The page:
Hooray! It’s the day we’ve all been waiting for! (Okay, maybe I'm the only one who's been waiting for it...) The “Help! Bob Needs a Title” Blog Contest is here!
As many of you know, I’ve been calling my work-in-progress Bob for almost a year now, and while it’s an affectionate nickname, it’s not a very useful title. I’m thinking you can come up with a better one.
To enter, simply read Bob’s query and first page below, then leave your suggested titles in the comments section of this post. You’re welcome to include feedback in your comment, but make sure you clearly identify your entries so my trusty sidekick (read: Honey Bear, my husband) doesn’t miss them.
I plan to judge the entries blindly, meaning I won’t know who submitted what. My trusty sidekick will transfer all the entries into a separate document, no names attached, and I’ll make my picks from there.
1. Anyone may enter.
2. Everyone who enters may submit up to seven entries. (You don’t even have to do anything to get those extra entries--I just don’t want you to have to choose between several equally good titles.)
3. In the unlikely event that the same title is entered more than once, every entry but the first will be disqualified (although the disqualified entrants may submit other entries).
The Prizes Four lovely agents have agreed to offer query and/or first-page critiques to the winners:
Amy Boggs: Query plus first-page critique
Sarah LaPolla: First-page critique
Andrea Somberg: Query plus first-page critique
Marissa Walsh: Query critique
I plan to name three winners, so the first-place winner will get to pick two of these prizes, the second-place winner will get to pick one of the remaining prizes, and the third-place winner will receive the remaining prize.
And here’s the kicker: If I like the first-place winner’s title enough to actually use it AND this manuscript lands an agent, the first-place winner will also win a fifty-dollar Amazon gift card. In addition, if said agent likes the title enough AND the manuscript lands a book deal, the first-place winner will also win a Kindle (or another comparable e-reader of his or her choice).
The Query The 2046 International Biomedia Conference is the most celebrated event for high school students on the planet. But when Seth receives an invitation to attend, the last thing he wants to do is celebrate.
Seth hates biomedia, especially his Wingtooth, the tooth-shaped implant that links his brainwaves to the Stream. The too-smooth voices give him headaches, and he’s never found much use for a Camera that takes pictures with his eyes or a Music Player that blasts its sounds straight into his brain. His parents, though, are less concerned about his health than they are about his chance to meet Marvin Hermes, the industry’s reclusive founder. He has to go--and use his Wingtooth, which he hardly ever does.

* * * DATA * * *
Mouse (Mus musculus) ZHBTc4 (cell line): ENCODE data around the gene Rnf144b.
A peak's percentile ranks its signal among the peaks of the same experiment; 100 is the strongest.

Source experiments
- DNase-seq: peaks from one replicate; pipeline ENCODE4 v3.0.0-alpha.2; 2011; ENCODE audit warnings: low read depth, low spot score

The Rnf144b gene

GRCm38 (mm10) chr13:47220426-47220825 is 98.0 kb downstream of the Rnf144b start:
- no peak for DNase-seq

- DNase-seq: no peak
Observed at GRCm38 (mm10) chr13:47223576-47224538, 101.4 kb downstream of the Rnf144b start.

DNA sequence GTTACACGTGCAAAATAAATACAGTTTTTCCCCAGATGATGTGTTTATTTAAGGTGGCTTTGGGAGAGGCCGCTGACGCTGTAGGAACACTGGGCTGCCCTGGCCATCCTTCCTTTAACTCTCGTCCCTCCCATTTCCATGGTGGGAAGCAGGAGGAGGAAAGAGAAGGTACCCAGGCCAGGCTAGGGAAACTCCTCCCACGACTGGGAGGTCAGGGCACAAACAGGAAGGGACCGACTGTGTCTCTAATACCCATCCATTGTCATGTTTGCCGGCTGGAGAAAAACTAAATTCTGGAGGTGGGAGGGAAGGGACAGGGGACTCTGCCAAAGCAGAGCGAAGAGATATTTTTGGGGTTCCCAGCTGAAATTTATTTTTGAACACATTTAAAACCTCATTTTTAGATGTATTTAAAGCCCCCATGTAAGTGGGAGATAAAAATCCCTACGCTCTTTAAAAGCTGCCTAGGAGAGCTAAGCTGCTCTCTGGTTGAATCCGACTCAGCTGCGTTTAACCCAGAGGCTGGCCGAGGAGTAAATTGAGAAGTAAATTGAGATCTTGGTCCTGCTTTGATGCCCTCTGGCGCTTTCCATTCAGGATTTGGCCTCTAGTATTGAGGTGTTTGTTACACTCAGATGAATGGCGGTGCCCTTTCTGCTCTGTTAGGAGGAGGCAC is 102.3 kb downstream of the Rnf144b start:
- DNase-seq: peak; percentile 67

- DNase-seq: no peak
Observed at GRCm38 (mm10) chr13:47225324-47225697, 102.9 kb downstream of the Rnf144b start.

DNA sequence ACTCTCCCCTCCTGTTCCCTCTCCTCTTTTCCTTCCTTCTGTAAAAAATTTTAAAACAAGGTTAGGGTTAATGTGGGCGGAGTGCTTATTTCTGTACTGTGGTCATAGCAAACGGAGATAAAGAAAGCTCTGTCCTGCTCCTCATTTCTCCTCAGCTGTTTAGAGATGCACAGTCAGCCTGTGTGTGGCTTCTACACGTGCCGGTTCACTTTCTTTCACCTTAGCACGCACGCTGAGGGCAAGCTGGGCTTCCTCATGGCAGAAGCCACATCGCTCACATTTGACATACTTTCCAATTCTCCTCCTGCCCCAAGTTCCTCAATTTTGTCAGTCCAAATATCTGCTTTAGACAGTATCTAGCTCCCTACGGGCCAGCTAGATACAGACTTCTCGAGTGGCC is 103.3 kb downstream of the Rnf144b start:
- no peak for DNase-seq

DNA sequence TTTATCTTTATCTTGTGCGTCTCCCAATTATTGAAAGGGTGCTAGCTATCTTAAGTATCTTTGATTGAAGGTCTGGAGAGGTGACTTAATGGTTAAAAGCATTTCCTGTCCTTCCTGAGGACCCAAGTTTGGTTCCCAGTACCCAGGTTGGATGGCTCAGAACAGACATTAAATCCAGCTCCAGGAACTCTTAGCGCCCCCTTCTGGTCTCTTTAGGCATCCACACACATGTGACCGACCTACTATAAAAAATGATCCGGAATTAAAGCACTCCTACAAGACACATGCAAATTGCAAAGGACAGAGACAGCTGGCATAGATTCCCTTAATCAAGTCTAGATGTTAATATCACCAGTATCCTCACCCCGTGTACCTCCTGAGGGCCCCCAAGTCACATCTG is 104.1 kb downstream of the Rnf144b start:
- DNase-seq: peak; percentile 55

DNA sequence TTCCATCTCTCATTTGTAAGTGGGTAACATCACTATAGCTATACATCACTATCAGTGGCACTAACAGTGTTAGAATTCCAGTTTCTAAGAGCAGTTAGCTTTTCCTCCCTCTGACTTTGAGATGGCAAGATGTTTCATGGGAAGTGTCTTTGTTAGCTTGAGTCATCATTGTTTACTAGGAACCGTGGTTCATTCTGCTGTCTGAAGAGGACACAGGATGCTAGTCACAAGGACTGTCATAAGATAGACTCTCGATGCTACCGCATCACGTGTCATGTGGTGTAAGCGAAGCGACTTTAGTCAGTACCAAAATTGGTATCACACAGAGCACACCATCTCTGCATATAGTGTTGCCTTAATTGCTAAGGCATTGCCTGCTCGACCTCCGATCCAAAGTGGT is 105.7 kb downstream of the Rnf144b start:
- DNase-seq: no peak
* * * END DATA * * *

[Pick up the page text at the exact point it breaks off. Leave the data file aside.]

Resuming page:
Not ten minutes off the shuttle, Seth introduces himself to the most beautiful girl he’s ever seen by accidentally dumping his breakfast on her. Worse, the girl is Toothless, part of the recession-ravaged class unable to afford Wingteeth, and probably took the dumping as an insult. Little does Seth know that wearing his breakfast on her sleeve is the least of Adair’s concerns.
Ever since her mother died in an overcrowded Wingtooth factory, Adair and her father have been masterminding a Toothless takeover. Their plan is simple: Shut down the Stream, assassinate Marvin Hermes, and make the whole thing look like an accident. Then install one of the Toothless as chairman of the board. But their plan collapses when Adair doesn’t go through with the assassination--and when shutting down the Stream leaves the city’s Wingtoothers unable to think or even eat for themselves.
Now Seth and Adair are the Wingtoothers’ last hope. Seth will do anything to save his parents, but Adair isn’t so eager. Can she really abandon the cause she’s worked so hard for? But is she willing to let the Wingtoothers just die?
The First Page The principal’s office was bad, but the principal’s office waiting room was much worse. Seth shifted in his toothpaste-colored seat and tried to concentrate on his homework (Problem number eight. Find the limit as x approaches e of the natural log of x, b-Reader droned inside his head), but his own thoughts were so loud he could barely hear the words.
What could Ms. Mahoney possibly want with him?
The secretary looked up, almost like she’d read his mind. “Sorry for the wait.” She flashed him a phantom grin. “But I think you’ll find it worth your while.”
Problem number eight. Find the limit as x approaches--
Seth pushed the words aside, out of thought. “What do you mean?”
She cupped one hand around the corner of her mouth. “Don’t tell her I said anything, but … congratulations.”
“Not so loud!” The secretary leaned over her laptop, bleached blond curls bouncing stiffly, like she was going to say more. But then something on the screen caught her attention, and she forgot all about him.
Problem number eight. Find the limit as--
Seth closed the calc book with a thought and exited b-Reader with another. But that only made way for a new flood of sounds and pictures, which burrowed into his brain with almost no thought at all. In the quiet of the waiting room, without his homework to distract him, Stream Surfer’s smooth-talking voices were impossible to ignore.
Phew. I think that’s everything. The contest closes on Monday, August 23, at 11:59 p.m. PDT. The winners will be announced no later than Friday, August 27. Good luck, and happy titling!